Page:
Tag Archives: Masters of Persian Music
Four decades is a long wait between albums, but Chester “CT” Thompson hasn’t been wasting his time. A rising Hammond B3 organ star on the chitlin’ circuit jazz scene in the late 1960s, he recorded his first album as a leader in 1971 for the Black Jazz label, Powerhouse, an LP that’s now a pricey collector’s item (listing for $175 on eBay).
When Thompson gained national notoriety with Tower of Power during its 1970s heyday he gave up his solo career, and went on to a quarter-century run with Santana from 1983-2009, including key contributions to the smash album Supernatural. Since coming off the road, he’s started to delve back into his original soul jazz bag, and he celebrates the release of his second album Mixology (Doodlin’ Records) Friday at Freight & Salvage.
“It’s a little different for me, but I’m having a ball,” Thompson said from his house in Millbrae. “Normally I’m in other bands as one of the supporting cats. I’m working with great players, and that says it all for me. We’ll be featuring cuts off the new CD, and maybe a couple of surprises.” … Continue reading »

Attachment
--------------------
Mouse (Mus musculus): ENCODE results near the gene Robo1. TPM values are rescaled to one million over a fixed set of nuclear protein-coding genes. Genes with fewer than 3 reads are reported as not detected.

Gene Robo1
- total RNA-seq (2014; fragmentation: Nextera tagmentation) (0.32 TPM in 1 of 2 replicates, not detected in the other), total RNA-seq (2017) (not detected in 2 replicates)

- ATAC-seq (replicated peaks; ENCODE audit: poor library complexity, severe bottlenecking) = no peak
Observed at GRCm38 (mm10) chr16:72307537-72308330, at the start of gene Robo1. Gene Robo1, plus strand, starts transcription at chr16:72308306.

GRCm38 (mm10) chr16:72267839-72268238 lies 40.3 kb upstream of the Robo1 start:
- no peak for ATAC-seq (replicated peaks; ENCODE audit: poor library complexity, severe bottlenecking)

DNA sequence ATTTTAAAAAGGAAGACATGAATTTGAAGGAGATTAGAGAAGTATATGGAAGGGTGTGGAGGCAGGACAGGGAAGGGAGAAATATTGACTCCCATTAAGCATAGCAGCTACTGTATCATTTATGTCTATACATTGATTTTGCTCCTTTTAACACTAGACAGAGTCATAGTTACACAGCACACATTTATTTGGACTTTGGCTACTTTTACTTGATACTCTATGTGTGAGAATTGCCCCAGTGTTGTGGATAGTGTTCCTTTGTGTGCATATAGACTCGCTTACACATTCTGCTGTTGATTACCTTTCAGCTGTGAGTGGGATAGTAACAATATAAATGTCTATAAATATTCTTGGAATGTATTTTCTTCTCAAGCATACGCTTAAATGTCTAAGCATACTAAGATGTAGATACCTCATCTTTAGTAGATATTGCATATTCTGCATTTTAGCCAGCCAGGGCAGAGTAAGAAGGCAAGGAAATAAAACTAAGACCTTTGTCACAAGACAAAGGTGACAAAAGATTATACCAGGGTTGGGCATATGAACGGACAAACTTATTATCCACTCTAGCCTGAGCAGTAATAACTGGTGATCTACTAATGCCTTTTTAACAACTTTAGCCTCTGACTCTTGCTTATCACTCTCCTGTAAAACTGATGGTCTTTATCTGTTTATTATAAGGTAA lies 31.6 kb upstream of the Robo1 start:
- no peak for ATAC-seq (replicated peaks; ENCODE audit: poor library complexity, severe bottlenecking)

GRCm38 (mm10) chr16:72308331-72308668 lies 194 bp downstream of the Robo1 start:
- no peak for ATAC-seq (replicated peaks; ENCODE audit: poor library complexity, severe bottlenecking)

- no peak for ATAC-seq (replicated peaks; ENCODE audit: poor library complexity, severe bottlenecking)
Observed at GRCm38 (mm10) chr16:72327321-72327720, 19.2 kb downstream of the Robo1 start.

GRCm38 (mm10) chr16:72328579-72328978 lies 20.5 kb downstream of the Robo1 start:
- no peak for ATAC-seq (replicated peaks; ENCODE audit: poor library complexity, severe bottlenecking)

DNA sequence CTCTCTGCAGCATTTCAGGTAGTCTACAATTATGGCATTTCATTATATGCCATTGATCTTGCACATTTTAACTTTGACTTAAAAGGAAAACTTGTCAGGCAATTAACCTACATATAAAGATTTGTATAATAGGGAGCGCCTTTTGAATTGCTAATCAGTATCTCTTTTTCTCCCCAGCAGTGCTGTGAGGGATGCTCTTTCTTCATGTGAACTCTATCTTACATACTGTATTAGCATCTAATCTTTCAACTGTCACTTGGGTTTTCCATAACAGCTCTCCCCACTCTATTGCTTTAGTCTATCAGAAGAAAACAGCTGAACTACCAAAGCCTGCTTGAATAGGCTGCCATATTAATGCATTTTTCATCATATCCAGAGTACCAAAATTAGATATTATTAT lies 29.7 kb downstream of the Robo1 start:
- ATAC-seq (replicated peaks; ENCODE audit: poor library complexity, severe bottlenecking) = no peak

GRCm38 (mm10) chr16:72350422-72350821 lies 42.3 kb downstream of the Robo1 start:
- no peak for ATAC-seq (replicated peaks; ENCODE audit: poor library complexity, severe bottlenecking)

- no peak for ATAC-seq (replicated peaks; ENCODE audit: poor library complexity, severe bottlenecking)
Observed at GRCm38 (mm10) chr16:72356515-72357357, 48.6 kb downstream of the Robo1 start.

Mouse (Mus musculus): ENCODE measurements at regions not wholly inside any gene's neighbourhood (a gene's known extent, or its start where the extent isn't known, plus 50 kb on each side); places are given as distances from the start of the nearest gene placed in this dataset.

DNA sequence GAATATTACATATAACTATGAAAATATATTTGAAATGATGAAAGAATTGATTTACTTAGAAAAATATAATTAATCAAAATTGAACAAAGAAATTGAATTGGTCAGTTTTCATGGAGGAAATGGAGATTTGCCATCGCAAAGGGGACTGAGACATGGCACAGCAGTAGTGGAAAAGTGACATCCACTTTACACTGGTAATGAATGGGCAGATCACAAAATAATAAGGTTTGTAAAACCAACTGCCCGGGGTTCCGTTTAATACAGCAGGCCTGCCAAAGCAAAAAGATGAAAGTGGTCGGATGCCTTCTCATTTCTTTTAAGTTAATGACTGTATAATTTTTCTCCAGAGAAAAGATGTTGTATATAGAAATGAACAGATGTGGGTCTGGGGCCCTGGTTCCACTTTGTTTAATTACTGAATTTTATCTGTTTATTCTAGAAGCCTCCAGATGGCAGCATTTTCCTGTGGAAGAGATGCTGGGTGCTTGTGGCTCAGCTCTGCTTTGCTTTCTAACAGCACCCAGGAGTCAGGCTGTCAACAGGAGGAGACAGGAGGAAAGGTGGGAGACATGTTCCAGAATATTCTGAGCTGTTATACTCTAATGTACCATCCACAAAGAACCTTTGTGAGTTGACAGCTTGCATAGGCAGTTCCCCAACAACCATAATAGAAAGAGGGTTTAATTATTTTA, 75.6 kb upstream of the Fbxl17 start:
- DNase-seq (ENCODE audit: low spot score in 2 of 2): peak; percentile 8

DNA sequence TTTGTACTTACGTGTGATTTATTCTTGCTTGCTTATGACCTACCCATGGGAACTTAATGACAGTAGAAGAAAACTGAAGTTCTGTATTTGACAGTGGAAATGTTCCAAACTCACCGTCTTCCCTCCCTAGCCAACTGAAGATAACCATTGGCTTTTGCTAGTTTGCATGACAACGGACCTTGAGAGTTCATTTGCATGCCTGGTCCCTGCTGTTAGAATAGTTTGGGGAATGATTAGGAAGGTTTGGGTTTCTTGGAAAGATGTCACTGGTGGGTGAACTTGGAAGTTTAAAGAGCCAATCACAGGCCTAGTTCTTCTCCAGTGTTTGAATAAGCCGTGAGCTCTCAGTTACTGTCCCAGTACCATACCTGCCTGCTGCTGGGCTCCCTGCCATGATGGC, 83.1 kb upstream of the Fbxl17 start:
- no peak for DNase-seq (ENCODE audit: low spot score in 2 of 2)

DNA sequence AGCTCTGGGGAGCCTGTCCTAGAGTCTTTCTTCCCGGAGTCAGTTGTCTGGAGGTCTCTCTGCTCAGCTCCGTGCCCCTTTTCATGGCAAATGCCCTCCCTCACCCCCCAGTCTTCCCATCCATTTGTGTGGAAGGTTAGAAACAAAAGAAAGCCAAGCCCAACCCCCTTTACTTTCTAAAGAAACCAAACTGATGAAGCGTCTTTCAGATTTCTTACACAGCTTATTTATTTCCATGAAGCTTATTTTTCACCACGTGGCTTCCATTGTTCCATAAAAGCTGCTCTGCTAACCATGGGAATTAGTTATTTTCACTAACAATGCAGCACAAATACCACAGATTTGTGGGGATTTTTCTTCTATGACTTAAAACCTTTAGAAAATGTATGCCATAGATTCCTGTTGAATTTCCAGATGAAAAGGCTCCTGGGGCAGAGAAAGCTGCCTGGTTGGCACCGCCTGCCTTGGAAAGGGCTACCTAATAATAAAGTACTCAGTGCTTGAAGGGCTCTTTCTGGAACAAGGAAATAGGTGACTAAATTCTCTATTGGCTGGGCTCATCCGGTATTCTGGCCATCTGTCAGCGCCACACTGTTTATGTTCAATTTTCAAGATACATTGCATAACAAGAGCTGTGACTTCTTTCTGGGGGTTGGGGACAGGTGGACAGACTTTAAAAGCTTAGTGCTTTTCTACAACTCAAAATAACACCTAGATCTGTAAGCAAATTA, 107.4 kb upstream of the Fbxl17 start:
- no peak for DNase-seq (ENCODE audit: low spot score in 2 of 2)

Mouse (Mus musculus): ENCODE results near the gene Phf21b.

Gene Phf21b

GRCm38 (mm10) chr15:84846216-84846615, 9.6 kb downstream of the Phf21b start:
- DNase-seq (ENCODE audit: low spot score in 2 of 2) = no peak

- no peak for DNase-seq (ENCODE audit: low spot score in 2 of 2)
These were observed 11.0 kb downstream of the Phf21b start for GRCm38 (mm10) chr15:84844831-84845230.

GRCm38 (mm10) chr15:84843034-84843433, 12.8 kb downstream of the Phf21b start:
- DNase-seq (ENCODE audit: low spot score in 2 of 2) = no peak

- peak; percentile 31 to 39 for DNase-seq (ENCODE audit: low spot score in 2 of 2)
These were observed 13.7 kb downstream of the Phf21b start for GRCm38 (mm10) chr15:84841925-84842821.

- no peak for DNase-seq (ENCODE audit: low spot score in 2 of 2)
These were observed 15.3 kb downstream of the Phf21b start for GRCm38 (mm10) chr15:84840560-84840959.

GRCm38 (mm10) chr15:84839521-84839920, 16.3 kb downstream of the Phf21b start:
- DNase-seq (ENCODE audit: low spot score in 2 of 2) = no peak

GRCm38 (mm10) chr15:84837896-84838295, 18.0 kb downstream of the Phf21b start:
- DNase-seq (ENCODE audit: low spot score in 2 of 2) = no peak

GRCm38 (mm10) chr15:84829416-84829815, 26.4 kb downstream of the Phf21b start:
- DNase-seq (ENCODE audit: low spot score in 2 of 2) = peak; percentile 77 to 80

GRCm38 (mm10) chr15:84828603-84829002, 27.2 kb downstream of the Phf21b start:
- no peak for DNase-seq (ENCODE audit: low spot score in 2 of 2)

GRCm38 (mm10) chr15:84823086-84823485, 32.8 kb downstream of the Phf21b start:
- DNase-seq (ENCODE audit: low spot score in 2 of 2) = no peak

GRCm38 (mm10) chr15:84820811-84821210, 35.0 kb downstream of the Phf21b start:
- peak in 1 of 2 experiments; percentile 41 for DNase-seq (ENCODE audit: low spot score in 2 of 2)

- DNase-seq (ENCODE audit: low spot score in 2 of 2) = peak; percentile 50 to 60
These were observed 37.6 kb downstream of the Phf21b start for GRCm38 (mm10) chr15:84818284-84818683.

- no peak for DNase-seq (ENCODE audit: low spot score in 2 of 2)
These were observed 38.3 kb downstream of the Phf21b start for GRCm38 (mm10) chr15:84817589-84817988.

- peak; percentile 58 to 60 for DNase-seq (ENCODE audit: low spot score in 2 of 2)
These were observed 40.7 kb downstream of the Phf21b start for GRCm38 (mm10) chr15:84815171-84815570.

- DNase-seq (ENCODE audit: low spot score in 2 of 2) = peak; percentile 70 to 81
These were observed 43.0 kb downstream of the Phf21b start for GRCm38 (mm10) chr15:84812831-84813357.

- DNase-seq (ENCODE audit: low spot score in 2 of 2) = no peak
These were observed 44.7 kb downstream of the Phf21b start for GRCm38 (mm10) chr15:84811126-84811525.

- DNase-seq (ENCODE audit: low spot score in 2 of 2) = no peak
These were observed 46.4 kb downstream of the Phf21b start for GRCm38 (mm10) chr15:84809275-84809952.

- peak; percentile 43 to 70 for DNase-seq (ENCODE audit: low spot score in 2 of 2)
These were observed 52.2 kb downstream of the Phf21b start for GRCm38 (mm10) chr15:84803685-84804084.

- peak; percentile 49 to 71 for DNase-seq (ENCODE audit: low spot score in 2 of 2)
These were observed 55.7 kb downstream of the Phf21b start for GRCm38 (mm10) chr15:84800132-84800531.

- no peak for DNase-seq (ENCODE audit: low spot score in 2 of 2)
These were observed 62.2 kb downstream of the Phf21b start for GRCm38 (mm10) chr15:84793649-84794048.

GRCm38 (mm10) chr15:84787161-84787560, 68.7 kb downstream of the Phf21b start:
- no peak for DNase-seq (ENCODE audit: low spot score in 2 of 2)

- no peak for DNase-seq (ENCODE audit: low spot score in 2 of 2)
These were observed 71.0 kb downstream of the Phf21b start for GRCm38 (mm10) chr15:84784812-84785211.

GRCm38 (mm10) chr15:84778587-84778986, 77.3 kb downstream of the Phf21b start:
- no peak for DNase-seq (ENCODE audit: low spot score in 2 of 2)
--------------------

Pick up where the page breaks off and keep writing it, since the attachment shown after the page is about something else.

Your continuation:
At a time when unsettling rumors of impending war seem inescapable, there’s something altogether fitting about a concert presenting two giants of Persian classical music at a West Berkeley center for yoga and meditation. Tehran’s Hossein Alizadeh and Los Angeles-based Pejman Hadadi conclude a North American tour Saturday at the Rudramandir Center on Bancroft Way.
Alizadeh is best known in the West as a founding member of the Masters of Persian Music, an ensemble that has helped raise the international profile of Iran’s millennia old classical tradition. Hailed as his generation’s most vivid and eloquent instrumentalist, he’s a visionary composer, and virtuoso of the Persian plucked lute, or tar. In Iran, where the 1979 Islamic revolution led to a stark generational gap as older masters fled overseas, Alizadeh provides invaluable continuity as an artist steeped in the vast body of traditional melodies known as the Radif, a vocabulary intimately intertwined with the rhythms of classical Persian poetry. … Continue reading »